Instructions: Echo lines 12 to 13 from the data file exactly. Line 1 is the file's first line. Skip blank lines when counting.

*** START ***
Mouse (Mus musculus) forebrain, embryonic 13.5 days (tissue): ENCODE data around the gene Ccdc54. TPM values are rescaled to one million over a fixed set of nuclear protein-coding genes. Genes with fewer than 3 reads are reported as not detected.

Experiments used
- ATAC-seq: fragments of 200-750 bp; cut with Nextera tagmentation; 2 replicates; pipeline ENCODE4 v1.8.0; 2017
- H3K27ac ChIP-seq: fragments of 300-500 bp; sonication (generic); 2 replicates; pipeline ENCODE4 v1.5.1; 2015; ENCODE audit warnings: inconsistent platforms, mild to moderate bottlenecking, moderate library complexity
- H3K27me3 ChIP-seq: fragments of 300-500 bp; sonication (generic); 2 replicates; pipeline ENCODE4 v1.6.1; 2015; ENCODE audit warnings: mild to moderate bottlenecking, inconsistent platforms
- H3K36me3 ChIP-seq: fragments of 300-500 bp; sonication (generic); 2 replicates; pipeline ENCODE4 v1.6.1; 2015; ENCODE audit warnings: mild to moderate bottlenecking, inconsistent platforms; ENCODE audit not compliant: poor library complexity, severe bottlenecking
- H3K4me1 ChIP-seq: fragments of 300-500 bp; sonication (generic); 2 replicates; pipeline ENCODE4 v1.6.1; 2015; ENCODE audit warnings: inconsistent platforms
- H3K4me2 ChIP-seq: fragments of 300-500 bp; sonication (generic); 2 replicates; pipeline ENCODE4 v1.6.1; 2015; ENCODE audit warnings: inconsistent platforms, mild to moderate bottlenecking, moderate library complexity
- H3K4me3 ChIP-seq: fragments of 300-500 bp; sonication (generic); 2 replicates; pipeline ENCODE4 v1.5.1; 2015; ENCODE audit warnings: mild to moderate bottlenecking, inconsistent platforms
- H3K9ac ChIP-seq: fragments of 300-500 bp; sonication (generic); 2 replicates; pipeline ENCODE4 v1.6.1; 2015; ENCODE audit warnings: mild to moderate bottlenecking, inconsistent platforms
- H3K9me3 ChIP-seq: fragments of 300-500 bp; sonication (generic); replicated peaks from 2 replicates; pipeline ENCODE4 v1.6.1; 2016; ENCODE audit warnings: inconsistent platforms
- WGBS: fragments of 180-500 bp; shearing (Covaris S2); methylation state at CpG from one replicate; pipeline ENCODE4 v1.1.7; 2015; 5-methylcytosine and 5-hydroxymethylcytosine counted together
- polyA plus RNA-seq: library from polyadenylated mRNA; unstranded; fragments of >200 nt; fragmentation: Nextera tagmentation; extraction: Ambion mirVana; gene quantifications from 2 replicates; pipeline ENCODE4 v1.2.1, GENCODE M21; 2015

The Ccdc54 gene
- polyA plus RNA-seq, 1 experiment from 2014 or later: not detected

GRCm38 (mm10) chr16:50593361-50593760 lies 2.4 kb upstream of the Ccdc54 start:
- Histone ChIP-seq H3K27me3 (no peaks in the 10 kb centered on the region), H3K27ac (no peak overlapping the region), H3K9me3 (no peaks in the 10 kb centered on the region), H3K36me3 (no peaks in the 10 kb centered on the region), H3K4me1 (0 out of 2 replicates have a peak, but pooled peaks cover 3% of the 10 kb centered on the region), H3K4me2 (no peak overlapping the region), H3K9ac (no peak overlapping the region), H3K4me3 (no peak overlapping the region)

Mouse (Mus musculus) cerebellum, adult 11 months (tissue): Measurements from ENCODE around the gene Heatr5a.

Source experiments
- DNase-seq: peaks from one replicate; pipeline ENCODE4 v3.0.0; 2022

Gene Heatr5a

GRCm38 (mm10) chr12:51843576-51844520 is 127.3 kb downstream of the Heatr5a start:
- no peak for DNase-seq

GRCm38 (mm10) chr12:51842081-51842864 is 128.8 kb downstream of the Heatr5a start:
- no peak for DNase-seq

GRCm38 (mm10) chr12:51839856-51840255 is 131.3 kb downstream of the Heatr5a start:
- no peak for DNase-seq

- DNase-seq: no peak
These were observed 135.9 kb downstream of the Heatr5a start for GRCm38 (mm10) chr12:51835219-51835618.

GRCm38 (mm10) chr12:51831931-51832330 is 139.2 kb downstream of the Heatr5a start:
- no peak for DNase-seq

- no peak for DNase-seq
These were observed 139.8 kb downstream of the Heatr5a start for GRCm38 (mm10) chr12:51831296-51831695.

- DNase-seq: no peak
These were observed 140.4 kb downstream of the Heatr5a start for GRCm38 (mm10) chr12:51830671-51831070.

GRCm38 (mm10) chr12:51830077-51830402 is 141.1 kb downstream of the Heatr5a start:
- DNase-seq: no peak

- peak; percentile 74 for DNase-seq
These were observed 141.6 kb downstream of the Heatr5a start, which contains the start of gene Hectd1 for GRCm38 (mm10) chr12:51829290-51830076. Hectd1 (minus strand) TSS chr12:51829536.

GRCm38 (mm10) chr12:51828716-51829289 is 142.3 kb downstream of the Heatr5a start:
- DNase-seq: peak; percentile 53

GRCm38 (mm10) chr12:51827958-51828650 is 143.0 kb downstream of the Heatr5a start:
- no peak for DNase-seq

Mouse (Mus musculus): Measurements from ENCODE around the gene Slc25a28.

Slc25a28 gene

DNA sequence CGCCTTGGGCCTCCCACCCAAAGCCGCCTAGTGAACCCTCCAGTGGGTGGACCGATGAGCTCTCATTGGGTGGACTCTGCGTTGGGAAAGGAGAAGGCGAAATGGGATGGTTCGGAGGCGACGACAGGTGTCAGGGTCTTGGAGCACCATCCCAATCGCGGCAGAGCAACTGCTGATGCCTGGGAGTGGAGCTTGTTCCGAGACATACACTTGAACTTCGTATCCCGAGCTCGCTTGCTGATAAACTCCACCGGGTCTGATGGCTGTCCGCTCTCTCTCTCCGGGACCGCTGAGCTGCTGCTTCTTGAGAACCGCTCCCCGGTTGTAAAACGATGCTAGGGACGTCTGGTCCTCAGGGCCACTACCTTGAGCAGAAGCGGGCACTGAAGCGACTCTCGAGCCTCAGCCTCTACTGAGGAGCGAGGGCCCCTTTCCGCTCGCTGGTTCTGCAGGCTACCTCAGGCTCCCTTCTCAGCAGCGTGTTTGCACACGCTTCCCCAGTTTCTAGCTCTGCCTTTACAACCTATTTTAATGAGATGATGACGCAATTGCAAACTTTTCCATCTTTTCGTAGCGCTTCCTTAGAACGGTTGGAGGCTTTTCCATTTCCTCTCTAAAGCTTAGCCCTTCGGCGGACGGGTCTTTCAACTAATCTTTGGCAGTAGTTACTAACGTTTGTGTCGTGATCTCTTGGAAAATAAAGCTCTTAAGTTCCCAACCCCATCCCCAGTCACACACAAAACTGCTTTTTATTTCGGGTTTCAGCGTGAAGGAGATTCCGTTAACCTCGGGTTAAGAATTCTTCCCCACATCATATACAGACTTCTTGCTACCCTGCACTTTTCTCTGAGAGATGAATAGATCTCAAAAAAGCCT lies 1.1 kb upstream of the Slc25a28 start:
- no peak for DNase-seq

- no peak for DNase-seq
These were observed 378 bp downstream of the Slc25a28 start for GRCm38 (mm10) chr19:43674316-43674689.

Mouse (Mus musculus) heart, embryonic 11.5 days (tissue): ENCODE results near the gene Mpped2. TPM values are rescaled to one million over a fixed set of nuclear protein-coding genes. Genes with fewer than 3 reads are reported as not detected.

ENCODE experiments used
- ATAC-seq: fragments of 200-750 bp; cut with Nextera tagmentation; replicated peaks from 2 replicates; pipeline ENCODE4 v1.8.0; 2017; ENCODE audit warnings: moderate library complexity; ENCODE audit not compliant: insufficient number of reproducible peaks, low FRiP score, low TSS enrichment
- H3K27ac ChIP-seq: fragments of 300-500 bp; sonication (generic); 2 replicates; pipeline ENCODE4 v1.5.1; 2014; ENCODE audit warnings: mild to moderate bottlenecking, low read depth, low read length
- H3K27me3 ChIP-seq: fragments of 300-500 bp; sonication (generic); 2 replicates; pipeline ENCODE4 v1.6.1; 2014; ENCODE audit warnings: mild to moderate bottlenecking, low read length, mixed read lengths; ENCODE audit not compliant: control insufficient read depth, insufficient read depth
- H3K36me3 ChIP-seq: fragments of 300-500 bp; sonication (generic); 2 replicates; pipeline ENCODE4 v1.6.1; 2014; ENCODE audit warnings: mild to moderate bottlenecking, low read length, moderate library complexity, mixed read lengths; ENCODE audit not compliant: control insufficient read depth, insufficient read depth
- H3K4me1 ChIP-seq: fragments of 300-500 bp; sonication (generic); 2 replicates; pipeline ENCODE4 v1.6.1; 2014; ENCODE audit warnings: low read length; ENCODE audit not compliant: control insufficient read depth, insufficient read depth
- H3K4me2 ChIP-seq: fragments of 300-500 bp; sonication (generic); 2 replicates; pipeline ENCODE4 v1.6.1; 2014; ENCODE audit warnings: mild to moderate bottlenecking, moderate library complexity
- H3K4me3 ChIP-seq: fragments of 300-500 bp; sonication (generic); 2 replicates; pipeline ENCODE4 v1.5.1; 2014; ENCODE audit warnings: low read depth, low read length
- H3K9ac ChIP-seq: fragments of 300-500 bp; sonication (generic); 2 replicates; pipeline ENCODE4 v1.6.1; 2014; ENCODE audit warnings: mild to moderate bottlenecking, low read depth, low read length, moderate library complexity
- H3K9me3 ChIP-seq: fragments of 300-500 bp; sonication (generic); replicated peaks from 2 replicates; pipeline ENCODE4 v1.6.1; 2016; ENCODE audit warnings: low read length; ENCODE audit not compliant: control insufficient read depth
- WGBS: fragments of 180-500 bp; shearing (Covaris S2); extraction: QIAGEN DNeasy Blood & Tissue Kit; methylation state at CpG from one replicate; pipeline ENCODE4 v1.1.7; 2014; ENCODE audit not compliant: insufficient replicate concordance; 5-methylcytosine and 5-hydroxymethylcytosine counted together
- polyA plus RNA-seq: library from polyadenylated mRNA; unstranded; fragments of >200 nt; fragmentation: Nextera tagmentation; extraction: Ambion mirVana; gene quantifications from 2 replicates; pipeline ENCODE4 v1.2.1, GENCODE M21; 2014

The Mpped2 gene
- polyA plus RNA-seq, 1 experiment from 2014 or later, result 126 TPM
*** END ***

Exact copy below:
- WGBS: fragments of 180-500 bp; shearing (Covaris S2); methylation state at CpG from one replicate; pipeline ENCODE4 v1.1.7; 2015; 5-methylcytosine and 5-hydroxymethylcytosine counted together
- polyA plus RNA-seq: library from polyadenylated mRNA; unstranded; fragments of >200 nt; fragmentation: Nextera tagmentation; extraction: Ambion mirVana; gene quantifications from 2 replicates; pipeline ENCODE4 v1.2.1, GENCODE M21; 2015